Religion and Social Class: Theory and Method After Bourdieu

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This article outlines two inter-related but distinct theoretical approaches to the study of Christianity and Social Class developed from the work of Pierre Bourdieu. The first is a model derived from Distinction ([1979] 1984), the second comes from Bourdieu’s work on religious fields with a focus on the conversion of capital between different fields. The former, better known, approach has the potential to provide important insights, including identifying the affinity of different religious groups with different class locations; on the other hand, this would tell us little about the internal workings of religious communities; it is also unfortunately hampered by a lack of suitable data. The conception of fields and their inter-relations will not answer the questions about the affinity of particular class fragments for particular kinds of religiosity, but it does provide much keener insight into the operation of class within religious communities, by examining the conversion of different types of capital into religious capital. This is illustrated with an extended Bourdieusian hypothesis, a schematic outline that could be used as the starting point for empirical research on the operation of different kinds of capital in the Church of England.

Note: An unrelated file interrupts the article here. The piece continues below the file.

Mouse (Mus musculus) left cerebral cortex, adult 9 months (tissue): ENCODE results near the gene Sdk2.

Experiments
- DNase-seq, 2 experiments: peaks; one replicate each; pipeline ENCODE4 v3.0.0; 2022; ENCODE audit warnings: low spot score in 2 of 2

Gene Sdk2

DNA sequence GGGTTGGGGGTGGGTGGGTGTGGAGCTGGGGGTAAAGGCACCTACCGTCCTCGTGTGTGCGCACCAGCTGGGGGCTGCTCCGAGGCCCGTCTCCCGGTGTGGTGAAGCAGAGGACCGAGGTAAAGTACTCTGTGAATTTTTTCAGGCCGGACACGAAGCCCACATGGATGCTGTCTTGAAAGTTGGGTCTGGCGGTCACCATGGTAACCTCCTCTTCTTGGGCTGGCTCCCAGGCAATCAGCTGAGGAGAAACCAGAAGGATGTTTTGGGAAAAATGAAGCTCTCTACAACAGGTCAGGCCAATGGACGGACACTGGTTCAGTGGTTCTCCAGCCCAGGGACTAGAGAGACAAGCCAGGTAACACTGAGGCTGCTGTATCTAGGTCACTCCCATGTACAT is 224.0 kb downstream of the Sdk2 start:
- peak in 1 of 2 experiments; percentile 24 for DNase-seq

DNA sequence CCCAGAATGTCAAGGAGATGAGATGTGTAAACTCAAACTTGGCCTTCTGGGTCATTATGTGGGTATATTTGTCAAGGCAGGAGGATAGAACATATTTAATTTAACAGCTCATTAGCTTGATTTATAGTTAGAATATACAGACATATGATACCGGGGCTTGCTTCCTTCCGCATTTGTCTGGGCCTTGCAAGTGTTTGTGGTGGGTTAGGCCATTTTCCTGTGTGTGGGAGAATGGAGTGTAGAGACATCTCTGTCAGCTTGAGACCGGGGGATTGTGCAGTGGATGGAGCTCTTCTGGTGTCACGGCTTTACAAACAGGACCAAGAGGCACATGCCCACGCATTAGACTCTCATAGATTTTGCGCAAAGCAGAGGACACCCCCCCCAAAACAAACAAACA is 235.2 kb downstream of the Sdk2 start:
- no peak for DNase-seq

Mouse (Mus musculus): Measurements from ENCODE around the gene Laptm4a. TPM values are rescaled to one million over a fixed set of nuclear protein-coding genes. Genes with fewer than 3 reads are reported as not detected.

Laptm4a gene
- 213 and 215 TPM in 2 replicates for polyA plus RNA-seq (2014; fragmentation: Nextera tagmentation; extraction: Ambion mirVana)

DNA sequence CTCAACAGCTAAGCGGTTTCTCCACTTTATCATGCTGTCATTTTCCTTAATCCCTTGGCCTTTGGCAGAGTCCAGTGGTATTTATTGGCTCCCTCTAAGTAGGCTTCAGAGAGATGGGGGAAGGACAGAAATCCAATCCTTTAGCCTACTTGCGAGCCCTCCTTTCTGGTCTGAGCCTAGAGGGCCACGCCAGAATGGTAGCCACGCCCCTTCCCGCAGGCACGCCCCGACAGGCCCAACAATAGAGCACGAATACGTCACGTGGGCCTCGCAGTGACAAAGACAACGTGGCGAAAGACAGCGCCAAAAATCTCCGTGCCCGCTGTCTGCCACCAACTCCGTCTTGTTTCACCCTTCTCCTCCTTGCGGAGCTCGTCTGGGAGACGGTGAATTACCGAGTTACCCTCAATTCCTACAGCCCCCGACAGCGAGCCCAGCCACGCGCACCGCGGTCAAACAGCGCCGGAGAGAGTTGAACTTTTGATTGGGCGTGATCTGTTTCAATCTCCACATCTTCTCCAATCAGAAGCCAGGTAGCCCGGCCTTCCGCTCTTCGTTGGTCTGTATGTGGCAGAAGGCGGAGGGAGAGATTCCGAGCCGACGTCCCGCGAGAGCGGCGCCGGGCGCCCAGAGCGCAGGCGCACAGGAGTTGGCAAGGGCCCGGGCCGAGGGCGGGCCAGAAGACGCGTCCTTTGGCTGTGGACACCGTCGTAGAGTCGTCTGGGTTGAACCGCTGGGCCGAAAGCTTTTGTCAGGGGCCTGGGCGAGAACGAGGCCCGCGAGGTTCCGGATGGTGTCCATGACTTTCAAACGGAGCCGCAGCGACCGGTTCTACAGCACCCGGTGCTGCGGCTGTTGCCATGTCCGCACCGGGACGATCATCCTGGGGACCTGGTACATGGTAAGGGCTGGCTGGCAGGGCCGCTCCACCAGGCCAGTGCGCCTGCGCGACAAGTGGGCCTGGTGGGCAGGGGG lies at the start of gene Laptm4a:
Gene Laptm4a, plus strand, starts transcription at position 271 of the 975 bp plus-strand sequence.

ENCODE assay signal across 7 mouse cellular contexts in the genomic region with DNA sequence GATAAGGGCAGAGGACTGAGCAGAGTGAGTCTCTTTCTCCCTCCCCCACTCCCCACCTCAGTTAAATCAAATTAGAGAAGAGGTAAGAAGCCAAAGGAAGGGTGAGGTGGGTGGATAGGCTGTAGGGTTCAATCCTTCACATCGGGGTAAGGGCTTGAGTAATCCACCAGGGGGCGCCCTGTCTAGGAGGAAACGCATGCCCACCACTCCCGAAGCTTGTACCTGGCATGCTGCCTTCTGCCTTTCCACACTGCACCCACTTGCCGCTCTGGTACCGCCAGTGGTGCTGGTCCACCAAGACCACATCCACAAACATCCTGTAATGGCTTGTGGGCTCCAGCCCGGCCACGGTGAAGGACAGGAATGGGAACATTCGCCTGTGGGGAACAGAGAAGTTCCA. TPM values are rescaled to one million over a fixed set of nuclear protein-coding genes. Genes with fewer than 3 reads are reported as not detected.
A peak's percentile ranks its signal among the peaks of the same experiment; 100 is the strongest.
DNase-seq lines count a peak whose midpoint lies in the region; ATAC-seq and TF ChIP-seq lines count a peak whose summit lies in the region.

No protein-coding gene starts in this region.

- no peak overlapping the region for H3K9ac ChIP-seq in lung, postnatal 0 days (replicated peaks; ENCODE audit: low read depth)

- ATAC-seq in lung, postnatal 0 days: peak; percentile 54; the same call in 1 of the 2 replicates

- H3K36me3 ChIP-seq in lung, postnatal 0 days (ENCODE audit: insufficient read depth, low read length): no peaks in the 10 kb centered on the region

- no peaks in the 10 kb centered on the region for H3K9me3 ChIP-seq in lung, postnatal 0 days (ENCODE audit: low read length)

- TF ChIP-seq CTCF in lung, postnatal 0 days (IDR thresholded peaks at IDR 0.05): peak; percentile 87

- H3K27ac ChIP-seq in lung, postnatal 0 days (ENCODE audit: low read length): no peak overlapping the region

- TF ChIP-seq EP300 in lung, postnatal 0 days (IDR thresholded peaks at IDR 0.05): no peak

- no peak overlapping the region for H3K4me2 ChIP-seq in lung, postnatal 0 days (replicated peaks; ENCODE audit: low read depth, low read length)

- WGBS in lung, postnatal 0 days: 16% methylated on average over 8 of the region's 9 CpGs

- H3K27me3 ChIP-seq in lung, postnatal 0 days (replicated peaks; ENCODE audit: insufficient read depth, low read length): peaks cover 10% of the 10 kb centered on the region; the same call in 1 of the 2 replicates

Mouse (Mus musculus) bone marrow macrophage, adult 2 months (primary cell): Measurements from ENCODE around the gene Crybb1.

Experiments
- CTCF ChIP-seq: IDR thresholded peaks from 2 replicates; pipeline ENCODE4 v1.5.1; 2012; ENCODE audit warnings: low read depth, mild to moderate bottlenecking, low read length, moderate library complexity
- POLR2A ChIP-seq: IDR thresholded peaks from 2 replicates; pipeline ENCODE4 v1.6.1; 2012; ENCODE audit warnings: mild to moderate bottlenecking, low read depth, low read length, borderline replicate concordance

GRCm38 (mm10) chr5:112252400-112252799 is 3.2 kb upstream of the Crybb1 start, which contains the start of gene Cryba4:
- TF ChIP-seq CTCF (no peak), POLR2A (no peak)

Original languageEnglish
Article number15
JournalSociological Research Online
Issue number1
Publication statusPublished - 28 Feb 2017


  • religion
  • class
  • Bourdieu
  • Cultural Capital
  • field
  • habitus
  • Christianity
  • Anglican
  • Church of England
  • bishops


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